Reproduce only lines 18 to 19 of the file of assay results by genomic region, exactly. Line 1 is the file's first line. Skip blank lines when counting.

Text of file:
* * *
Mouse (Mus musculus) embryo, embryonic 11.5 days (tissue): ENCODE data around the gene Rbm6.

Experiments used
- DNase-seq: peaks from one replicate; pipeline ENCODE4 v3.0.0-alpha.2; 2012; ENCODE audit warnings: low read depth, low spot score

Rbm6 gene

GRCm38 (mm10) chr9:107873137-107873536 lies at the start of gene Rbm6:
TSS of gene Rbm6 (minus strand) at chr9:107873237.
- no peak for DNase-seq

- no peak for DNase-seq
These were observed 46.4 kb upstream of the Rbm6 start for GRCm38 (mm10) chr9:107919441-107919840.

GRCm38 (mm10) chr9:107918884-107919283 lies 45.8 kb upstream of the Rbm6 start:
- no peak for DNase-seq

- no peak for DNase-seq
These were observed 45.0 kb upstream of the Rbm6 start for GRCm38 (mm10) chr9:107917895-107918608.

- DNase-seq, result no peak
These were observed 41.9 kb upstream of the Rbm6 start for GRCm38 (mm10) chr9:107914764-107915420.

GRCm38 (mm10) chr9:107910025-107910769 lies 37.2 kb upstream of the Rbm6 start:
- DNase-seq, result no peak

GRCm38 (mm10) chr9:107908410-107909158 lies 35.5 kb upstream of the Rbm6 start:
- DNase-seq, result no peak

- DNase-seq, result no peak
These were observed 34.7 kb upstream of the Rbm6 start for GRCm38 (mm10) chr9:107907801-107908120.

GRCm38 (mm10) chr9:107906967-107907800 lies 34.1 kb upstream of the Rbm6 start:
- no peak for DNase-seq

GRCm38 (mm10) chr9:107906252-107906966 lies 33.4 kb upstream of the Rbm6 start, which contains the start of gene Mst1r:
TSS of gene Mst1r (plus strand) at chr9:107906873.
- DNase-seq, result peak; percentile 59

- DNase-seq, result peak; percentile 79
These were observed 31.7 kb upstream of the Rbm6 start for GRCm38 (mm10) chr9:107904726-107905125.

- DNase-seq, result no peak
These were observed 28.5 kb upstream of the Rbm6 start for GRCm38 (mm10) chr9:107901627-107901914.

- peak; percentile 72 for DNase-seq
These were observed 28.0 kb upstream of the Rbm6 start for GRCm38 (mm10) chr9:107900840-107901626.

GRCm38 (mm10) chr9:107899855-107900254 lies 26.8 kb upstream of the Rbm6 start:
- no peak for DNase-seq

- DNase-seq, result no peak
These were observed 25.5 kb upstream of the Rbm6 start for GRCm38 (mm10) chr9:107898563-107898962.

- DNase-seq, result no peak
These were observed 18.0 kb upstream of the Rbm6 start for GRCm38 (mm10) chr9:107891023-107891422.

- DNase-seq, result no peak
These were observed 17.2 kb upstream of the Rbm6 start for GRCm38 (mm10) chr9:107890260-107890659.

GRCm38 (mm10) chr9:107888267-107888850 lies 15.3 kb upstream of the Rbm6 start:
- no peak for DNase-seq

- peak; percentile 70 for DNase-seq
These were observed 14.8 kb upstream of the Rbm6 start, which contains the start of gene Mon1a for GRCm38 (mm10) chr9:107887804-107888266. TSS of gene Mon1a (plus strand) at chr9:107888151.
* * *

GRCm38 (mm10) chr9:107908410-107909158 lies 35.5 kb upstream of the Rbm6 start:
- DNase-seq, result no peak